I realise I’m a little late to the party with this one. Bizarrely, my local cinema got ‘Only God Forgives’ for two nights this past weekend. Seeing as it was released well over a month ago, it seemed odd that we got it at all. Taking in to account that the exact same thing happened for ‘Drive’ and ‘The Place Beyond The Pines’, it has led me to believe that someone at Cineworld Eastbourne has some kind of belated hard-on for Ryan Gosling. Regardless of your feelings for the actor, ‘Only God Forgives’ is a strange beast of a film that will definitely split opinions. Most will hate it, some will come out baffled, and an even smaller percentage will declare it a masterpiece.
First of all I have to give director Nicolas Winding Refn credit. Many were quick to bill this second venture with Gosling as ‘Drive 2’ when it was announced that original leading man Luke Evans stepped out; however the Danish director has boldly and rather bravely served up a deeply personal and starkly un-commercial film. If you thought Gosling possessed an economy of speech in ‘Drive’, I can assure you he speaks even less in this film; only 20-odd lines of dialogue I believe. Instead the camera focuses for long periods on his blank expression and this will certainly test your patience. I find Gosling quite watchable, and not in the obvious dreamboat way. He has that presence where he can pull this kind of stuff off. Check the first segment of ‘The Place Beyond The Pines’ and the large shadow he leaves over the rest of the film when he departs for further proof. As the tortured Julian in ‘Only God Forgives’, I think he was suited perfectly for the role as a man who may or may not be trapped in his own purgatory.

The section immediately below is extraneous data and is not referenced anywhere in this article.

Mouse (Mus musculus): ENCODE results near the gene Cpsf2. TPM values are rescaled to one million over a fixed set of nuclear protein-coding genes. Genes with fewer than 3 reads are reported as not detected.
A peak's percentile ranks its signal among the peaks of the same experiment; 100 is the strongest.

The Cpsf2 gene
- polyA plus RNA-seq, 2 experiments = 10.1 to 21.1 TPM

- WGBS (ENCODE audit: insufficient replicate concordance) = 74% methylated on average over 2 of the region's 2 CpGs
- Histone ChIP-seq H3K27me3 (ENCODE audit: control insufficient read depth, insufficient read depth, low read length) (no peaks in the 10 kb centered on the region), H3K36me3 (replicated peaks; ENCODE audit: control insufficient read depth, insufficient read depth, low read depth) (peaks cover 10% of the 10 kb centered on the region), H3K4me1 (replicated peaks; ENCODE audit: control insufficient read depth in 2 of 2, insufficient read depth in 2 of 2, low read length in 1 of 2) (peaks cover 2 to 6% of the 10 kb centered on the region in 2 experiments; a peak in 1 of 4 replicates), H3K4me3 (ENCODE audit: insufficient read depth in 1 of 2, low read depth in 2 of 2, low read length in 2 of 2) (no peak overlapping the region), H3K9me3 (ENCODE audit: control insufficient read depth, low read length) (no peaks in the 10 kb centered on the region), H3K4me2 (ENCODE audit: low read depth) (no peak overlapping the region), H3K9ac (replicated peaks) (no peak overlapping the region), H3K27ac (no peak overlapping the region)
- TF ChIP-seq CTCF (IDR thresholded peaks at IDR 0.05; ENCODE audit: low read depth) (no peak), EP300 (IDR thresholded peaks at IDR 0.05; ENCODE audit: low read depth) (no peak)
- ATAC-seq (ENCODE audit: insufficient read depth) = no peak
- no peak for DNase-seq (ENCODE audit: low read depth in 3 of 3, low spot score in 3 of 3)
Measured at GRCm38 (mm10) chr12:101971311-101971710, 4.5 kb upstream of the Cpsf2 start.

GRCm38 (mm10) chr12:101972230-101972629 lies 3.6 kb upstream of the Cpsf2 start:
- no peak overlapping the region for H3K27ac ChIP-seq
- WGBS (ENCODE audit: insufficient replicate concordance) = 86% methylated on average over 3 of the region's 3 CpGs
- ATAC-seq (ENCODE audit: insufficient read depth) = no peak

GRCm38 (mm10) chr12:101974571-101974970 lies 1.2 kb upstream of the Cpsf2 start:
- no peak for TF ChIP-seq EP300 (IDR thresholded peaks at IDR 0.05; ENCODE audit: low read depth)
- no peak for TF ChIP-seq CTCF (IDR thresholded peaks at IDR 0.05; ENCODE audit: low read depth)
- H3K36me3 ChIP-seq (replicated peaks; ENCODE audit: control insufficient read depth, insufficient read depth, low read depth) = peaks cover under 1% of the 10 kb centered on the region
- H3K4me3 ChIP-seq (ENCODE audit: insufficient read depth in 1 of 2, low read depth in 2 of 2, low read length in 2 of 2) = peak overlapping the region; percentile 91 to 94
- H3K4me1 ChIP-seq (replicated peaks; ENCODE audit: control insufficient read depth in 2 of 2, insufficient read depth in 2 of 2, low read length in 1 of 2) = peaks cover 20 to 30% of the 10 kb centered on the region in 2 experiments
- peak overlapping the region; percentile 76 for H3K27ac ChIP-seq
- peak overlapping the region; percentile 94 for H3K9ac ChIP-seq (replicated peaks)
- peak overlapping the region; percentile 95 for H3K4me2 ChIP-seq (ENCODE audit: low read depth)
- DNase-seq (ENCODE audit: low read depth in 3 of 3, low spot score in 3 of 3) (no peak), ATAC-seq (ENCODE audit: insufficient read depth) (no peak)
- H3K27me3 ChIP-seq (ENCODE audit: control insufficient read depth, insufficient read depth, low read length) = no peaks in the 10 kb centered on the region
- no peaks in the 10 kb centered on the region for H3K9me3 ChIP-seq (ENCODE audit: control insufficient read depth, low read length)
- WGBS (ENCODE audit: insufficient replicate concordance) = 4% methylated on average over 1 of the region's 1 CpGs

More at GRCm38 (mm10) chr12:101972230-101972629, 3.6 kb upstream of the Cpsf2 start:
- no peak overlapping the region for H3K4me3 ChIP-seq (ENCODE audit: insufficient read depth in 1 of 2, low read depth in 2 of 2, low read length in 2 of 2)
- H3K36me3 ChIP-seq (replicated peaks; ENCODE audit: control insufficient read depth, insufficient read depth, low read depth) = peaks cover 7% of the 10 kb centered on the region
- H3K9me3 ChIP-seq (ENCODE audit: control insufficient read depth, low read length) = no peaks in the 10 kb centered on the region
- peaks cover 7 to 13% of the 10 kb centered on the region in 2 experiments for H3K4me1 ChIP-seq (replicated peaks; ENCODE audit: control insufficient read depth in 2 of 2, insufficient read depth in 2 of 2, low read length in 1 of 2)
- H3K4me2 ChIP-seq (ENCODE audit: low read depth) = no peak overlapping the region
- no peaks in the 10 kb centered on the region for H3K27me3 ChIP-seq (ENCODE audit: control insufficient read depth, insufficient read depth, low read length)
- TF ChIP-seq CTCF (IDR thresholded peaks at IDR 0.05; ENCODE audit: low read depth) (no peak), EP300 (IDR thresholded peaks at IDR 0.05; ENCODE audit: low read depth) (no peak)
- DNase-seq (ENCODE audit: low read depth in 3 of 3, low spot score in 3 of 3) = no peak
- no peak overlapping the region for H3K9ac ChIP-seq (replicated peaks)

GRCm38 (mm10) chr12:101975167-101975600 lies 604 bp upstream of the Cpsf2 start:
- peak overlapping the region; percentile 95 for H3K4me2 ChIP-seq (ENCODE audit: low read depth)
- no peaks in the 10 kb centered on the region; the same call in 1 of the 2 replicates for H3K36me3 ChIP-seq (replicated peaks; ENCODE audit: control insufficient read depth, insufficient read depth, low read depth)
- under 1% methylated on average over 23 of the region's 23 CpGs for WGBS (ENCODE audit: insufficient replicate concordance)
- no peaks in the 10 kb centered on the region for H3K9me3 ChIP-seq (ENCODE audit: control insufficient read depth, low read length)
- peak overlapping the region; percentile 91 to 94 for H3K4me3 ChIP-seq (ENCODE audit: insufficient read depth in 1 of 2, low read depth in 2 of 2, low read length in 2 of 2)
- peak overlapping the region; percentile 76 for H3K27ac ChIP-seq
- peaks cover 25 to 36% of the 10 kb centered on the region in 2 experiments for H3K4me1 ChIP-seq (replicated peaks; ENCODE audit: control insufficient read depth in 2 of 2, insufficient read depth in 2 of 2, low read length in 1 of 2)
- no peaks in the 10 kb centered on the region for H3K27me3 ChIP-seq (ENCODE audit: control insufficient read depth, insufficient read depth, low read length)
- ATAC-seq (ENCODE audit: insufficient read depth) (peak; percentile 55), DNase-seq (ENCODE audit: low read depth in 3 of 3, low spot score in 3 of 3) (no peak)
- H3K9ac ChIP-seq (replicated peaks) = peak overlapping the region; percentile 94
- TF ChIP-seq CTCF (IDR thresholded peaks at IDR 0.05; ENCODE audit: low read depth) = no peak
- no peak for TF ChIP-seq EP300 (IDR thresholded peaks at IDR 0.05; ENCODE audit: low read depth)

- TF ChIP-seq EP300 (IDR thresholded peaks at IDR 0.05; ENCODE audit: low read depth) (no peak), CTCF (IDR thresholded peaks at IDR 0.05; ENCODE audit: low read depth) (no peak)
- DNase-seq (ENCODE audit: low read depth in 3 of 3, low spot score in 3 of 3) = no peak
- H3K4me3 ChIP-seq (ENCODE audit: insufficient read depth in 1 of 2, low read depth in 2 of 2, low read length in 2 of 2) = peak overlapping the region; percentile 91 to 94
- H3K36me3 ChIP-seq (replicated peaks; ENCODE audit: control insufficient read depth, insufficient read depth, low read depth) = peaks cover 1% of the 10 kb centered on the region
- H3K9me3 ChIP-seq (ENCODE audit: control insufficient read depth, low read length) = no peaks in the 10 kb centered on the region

I’m taking a guess there as to what exactly was going on plot-wise. There is a dream-like quality to the whole film where it’s not very clear what is exactly happening. In the simplest of terms, we are following Julian (Gosling) as he navigates through Bangkok in search of vengeance for his brother’s murder. He is constantly goaded on and belittled by his mother (played by an acerbic Kristin Scott Thomas) to exact this revenge. Refn has spoken how his wife’s pregnancy filled him with inexplicable rage and how it drove him to seek a fight with God himself as a means of letting the anger out. This is a strong theme in the film with Gosling staring at his clenched fists for long periods, not necessarily in pure rage but in an almost questioning manner. This futility of anger and ensuing violence is further played out with the various grotesque and unsettling scenes. Here is a film where the lead actor trained extensively in Muay Thai for months only to shoot a climactic scene where he throws no offensive manoeuvres or shows any sign of defending himself. To be honest, I’m still grappling with this film. I’ve pulled these little bits of meaning for myself from it, but I feel I need to give it another viewing to further appreciate it. If you’re looking for an action-packed tale of revenge, avoid at all costs. If you’re looking for a thought-provoking mediation on the nature of revenge and violence then dive on in.
8 severed limbs/ 10